• Link Shell Extension works, however the instructions are a bit convoluted for copying already existing symlinked-folders: superuser.com/a/1509670/231129 (Link Shell Extension is still worth getting, in my opinion, for the streamlined creation of sym-links, however.)
    – Venryx
    Dec 13, 2019 at 1:33

Also I found a shell extension that might make this a bit simpler.

It's demonstrated on HowToGeek here

And the link to the shell extension itself is here

Unfortunately I haven't had a chance to test this myself because I need to do it on a server and I don't particularly want to fiddle around with shell extension on a production server - but I thought it might be useful.


This was done using Windows 10 Pro edition. However, I think it is the same on Windows 7 and Windows 8.

First, add the ability to create symlinks to your non-admin user account. This is found in the Local Security Policy (secpol) in "Security Settings>LocalPolicies>User Rights Assignment>Create symbolic links". By adding your non-admin user to this user rights setting, you are allowed to create symbolic links, a permission you need if you copy, and therefore create, a symlink.

Then do this in a command prompt window:

copy /L sourceLocation targetLocation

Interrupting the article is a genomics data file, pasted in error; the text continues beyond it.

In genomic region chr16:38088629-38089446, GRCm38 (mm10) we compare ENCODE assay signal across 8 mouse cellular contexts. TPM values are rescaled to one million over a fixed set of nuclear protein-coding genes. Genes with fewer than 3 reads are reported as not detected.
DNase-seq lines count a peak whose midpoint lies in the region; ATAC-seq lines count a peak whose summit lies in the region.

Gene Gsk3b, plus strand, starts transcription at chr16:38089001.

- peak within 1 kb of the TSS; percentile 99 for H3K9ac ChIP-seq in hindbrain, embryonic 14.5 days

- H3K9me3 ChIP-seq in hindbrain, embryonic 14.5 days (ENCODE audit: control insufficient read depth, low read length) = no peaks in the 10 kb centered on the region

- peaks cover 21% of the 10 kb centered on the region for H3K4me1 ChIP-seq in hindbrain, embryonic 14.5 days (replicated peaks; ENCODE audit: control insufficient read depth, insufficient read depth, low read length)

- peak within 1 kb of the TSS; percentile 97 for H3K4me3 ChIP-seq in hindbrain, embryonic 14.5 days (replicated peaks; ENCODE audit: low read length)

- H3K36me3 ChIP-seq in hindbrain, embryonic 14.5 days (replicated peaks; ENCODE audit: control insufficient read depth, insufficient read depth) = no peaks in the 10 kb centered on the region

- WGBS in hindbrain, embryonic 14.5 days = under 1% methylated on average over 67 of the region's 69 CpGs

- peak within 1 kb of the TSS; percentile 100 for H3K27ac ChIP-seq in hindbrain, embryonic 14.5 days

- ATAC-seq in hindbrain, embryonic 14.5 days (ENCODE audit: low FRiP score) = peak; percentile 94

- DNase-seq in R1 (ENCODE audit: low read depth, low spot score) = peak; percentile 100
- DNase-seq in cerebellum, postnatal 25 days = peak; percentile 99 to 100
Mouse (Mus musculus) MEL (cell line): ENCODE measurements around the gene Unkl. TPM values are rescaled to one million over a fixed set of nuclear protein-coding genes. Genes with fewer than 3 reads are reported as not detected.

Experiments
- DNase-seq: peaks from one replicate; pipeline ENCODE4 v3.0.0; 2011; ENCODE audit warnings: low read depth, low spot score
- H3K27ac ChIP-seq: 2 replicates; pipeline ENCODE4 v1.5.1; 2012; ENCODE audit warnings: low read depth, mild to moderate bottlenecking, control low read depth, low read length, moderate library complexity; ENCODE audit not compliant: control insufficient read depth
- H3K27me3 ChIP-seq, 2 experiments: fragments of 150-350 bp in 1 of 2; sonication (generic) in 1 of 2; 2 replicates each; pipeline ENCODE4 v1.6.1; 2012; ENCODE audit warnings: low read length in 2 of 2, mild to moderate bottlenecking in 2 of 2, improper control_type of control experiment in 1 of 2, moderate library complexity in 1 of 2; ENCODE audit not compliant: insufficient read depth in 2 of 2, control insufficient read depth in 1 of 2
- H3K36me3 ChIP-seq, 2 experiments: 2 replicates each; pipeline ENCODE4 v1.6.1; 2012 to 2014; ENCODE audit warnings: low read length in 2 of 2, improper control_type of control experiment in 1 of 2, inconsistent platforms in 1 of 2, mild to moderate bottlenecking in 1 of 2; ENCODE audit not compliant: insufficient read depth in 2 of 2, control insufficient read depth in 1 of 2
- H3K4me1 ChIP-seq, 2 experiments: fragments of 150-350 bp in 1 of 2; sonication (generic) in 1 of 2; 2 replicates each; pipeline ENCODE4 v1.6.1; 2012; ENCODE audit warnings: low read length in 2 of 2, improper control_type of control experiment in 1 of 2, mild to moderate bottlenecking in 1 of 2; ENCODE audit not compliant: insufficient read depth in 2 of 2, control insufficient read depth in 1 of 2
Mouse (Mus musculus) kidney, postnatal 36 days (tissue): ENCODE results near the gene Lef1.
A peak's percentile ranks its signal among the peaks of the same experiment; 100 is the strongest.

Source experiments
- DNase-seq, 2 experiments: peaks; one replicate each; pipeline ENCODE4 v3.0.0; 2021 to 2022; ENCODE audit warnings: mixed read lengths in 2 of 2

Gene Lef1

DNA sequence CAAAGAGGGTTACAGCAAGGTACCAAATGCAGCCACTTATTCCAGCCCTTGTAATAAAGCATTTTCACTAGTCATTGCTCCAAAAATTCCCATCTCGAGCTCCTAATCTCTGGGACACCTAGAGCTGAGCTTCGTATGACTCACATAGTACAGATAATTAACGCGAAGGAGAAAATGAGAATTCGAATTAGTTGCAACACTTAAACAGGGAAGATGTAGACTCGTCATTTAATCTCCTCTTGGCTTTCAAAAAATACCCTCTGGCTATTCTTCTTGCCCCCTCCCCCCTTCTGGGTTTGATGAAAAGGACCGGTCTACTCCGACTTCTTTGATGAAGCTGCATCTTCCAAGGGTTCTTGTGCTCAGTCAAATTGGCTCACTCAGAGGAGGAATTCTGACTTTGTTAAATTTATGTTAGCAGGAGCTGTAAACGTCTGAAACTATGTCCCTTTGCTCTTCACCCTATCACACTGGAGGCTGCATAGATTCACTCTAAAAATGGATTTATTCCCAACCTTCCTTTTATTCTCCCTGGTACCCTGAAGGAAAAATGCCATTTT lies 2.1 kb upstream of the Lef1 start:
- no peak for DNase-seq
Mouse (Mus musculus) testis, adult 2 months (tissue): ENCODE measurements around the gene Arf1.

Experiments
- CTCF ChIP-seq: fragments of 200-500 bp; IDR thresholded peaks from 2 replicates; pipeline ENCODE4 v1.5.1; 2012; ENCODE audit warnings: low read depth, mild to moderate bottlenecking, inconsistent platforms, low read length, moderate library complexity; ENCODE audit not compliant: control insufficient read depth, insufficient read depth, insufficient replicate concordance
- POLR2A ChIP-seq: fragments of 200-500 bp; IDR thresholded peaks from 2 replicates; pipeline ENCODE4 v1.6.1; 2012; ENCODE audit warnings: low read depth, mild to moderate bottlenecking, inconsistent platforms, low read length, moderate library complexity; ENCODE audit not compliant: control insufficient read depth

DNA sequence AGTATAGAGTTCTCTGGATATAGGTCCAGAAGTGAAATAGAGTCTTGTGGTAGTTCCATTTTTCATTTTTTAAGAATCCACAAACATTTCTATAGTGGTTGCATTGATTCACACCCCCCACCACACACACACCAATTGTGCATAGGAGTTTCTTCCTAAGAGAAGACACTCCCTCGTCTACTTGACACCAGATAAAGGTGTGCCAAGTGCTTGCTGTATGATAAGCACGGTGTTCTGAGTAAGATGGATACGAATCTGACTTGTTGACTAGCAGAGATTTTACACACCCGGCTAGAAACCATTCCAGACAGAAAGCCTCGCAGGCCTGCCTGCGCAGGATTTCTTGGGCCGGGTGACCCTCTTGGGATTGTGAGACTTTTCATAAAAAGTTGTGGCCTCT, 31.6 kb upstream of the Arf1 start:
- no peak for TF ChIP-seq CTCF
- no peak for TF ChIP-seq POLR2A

• I don't see a /l in the copy reference referring to win2008r2 and win2012r2. Mar 9, 2017 at 1:04
  • See if "help copy" in the command prompt lists the /L option. I'm not sure if the server versions of Windows provide the same options as windows 10 and 8, though one could expect it to.
    – eug-
    Mar 18, 2017 at 7:40
  • Not working for me for symlinks of directories.
    – Basj
    Jan 18, 2021 at 14:45

Here is a solution in one-line of Python that I copy-paste every time I need it:

import os, glob, shutil; [shutil.copy(f, '.', follow_symlinks=False) for f in glob.glob(r'c:\src_dir_containing_symlinks\*')]   

Now in a more readable form:

SRC = r'c:\test'
DST = '.'

import os, glob, shutil
for f in glob.glob(os.path.join(SRC, '*')):
    shutil.copy(f, DEST, follow_symlinks=False)   
  • Does this code really produce symlinks?
    – Cadoiz
    Feb 24, 2021 at 13:54